on the original 308 but Ferrari decided against to avoid running into
gearbox positioning problems. The electric conversion results are very
impressive. The car only adds an extra 300 or so pounds compared to the
original one, which is more than negated by the extra torque and horsepower
from those three electric motors.
We asked Eric why a Ferrari 308 conversion in the first place? This picture
below will explain a little more.
Eric bought this Ferrari 308 after it had burned from a fuel leak. The idea
of rebuilding it to its original performance didn’t stack up to a
three-electric-motor conversion. He said it was a question of what was
available at the time and what fit his budget. And if you know anything
about conversion projects, you know your original budget can easily balloon
5 times over if you don’t put your foot down at some point. Thus the
ElectricGT 308 was born.
Re-engineering the Ferrari 308 to drop its gasoline engine and embrace a
three-electric-motor setup was no small feat. The EV West crew had to do
some serious re-engineering with the back engine subframe.
Engineering three electric motors to come together onto a Porsche gearbox is
an impressive feat as well. Two electric motors lie on top and the bottom
one is directly connected to the gearbox. The two top ones use belts to
connect to the final shaft. The whine of those belts when under torque is
The batteries are laid out in the front and on each side of the electric
motors. The ElectricGT 308 has an even better center of gravity and an
Learning How To Convert A Ferrari 308 to Electricity
We saw what it takes to find the right drivetrain, shafts, and gearboxes on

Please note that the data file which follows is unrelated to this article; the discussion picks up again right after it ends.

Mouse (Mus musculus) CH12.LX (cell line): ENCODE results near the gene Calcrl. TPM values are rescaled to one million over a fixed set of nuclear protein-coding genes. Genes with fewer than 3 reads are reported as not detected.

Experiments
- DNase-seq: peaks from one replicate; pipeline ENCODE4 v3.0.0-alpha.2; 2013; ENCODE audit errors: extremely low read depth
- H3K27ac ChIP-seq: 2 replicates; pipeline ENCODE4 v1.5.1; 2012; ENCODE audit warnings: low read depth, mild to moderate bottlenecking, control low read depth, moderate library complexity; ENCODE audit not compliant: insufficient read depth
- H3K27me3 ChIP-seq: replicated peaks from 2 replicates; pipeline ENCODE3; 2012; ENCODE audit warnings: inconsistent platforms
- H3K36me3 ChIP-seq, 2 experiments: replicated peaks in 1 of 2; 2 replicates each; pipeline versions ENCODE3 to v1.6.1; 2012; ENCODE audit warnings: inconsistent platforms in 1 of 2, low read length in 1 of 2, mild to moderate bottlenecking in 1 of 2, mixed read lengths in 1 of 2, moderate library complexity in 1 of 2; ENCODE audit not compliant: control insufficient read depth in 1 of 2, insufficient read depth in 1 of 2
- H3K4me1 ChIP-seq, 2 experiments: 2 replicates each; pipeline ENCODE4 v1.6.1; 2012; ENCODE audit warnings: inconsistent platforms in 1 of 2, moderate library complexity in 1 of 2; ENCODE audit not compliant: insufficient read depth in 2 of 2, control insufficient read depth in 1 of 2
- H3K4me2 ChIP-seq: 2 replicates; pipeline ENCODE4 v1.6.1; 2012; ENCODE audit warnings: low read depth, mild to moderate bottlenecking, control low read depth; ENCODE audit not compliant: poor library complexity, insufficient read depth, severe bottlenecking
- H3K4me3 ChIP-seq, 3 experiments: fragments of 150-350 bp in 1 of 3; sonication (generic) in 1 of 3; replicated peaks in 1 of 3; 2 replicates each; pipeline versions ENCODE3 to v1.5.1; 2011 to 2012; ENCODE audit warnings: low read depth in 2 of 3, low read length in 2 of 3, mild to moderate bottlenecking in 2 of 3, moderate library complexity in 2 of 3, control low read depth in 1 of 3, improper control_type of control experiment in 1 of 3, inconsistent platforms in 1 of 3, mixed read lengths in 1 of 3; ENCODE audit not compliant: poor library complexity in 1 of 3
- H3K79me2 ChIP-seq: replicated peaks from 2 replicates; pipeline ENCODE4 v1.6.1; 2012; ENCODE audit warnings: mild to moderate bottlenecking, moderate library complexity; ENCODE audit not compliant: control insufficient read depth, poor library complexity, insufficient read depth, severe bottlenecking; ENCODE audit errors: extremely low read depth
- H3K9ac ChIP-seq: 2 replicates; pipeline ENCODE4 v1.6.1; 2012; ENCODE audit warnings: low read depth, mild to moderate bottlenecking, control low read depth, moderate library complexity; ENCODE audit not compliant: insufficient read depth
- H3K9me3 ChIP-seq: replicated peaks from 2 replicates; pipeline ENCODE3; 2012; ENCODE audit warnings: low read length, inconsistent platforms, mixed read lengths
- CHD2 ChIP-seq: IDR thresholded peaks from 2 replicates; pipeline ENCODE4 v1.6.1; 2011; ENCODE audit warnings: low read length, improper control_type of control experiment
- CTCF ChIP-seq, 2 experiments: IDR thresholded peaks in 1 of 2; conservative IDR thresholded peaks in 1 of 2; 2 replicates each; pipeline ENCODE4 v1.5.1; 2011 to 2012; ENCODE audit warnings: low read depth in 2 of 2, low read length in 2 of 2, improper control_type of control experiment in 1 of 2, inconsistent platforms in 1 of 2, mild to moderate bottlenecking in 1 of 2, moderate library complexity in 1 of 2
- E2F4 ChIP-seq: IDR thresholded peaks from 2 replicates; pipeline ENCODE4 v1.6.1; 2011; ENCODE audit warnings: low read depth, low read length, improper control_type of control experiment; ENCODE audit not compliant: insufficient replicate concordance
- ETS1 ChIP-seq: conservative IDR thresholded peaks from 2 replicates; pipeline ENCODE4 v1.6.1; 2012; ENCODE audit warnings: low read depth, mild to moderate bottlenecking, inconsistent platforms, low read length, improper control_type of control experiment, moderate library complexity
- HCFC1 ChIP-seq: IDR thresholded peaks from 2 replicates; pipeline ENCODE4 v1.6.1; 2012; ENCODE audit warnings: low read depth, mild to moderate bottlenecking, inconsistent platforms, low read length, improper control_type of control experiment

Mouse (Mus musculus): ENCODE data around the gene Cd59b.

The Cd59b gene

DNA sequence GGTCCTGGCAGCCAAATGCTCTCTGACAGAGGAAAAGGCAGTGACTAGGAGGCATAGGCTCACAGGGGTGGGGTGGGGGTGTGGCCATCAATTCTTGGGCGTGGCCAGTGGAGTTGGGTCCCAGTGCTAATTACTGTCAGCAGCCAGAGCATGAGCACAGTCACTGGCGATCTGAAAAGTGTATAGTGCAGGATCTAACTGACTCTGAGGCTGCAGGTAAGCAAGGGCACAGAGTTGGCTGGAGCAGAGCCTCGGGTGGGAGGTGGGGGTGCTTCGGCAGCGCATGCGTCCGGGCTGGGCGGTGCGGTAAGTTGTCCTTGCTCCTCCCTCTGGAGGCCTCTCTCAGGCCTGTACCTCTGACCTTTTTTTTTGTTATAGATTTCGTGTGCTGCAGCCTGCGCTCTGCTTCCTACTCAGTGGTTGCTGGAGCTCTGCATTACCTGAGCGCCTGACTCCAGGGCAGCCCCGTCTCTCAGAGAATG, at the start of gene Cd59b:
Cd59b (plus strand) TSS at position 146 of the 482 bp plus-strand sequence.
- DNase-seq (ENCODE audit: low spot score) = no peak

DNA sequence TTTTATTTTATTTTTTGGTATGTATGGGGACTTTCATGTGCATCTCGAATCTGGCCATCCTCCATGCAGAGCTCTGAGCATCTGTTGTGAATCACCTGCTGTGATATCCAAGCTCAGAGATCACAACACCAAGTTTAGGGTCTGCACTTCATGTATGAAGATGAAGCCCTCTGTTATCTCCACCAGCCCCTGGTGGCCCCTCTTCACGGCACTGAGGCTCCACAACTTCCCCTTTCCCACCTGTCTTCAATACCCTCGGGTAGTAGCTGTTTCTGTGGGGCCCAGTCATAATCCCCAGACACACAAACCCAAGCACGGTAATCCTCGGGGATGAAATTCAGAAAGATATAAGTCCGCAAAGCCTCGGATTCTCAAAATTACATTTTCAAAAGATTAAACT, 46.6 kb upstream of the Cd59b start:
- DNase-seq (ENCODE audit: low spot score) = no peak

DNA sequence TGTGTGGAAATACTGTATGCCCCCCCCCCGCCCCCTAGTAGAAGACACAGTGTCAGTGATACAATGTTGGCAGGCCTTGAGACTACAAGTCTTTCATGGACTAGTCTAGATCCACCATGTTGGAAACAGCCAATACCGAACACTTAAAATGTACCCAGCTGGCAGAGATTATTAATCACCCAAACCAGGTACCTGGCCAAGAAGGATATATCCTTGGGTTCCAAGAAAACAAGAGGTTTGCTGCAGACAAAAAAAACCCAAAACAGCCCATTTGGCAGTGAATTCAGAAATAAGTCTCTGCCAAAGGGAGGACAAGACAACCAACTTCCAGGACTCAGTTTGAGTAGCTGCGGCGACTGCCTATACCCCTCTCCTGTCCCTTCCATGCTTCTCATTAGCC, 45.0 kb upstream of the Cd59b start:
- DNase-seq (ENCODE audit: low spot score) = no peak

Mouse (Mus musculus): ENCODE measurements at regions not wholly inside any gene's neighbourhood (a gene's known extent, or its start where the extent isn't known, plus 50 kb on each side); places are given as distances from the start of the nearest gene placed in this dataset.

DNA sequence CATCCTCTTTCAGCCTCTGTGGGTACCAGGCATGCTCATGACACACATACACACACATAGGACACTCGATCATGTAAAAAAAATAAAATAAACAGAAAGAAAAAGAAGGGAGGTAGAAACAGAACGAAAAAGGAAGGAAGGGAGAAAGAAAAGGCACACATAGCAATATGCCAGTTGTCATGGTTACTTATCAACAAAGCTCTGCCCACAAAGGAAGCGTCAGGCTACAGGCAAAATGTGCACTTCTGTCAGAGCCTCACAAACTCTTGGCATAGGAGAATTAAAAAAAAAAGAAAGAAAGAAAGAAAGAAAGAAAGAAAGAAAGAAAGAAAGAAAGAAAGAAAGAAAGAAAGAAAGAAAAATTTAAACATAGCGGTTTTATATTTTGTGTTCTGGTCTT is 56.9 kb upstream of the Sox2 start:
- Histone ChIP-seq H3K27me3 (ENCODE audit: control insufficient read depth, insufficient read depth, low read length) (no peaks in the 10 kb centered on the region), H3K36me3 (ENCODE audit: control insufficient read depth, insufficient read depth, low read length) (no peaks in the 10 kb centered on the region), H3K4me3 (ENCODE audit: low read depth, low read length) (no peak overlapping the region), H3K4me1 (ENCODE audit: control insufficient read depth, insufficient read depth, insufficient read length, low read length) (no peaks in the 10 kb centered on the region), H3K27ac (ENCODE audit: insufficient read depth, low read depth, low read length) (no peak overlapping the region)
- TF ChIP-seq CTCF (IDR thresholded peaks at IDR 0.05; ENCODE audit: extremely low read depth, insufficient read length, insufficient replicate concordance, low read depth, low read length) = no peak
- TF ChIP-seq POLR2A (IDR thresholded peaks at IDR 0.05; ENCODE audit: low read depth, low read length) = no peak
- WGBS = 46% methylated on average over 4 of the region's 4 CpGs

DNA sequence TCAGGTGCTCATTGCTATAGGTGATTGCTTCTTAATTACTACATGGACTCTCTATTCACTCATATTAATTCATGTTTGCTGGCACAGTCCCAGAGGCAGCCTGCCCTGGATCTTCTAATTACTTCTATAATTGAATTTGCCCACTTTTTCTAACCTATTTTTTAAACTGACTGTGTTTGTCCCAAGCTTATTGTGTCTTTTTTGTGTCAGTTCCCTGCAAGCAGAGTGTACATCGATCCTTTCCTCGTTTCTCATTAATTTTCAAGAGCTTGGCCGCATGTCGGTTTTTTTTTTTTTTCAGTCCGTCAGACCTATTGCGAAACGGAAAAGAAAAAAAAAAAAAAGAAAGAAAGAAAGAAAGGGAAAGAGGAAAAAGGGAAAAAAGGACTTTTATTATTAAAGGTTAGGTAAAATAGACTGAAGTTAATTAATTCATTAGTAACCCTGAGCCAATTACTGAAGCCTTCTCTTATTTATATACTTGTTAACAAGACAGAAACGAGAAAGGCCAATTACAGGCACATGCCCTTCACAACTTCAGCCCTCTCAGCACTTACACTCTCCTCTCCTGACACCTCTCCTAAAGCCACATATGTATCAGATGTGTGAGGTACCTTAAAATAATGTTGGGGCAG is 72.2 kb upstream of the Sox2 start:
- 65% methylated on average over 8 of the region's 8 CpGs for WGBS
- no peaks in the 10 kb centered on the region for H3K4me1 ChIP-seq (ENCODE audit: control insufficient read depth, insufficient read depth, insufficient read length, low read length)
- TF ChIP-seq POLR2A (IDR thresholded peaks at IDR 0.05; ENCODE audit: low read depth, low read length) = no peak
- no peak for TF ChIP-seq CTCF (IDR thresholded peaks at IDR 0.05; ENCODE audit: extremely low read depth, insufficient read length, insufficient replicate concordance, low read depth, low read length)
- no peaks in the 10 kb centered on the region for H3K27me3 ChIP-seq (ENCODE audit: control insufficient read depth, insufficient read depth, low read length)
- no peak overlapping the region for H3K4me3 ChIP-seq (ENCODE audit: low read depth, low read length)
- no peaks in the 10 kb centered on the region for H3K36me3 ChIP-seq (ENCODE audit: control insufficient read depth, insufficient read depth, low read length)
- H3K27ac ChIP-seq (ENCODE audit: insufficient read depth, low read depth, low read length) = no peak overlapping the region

the workbenches of EV West. Torn differentials, ripped gears, and bent and
twisted drive shafts adorn a few shelves. In the end, the ElectricGT 308
uses a Porsche G50 gearbox and uses mostly the 2nd and 4th gear, although
all gears are available. You just don’t need it. The electric motors rev up
to synchronize with the rpm of the gearbox and, voila, no need for
super-reinforced clutches — although, the stronger, the better.
The other project Eric has been working on is a little bit more approachable
and affordable than the ElectricGT 308. How about a Fiat 124 Spider electric
conversion? As you can see from his site, Eric has an electric Fiat 124
Spider in the works. And after that, he also has a 1957 Jeep and a 1970
Toyota Fj40 awaiting their conversions.
EV West is a great place where you will find a fine bunch of electric
aficionado. Almost everything learned from the school of hard rocks is
available there. We met a team that redefines modern hot rodding in Southern
California. Instead of gasoline fumes and oil spills, there are batteries
and buzzing ...
And as to the question you’re probably all waiting to have answered, how
much would this converted car cost? You’ll have to wait a few months, as the
ElectricGT 308 may go on the auction block at Barrett Jackson in January ...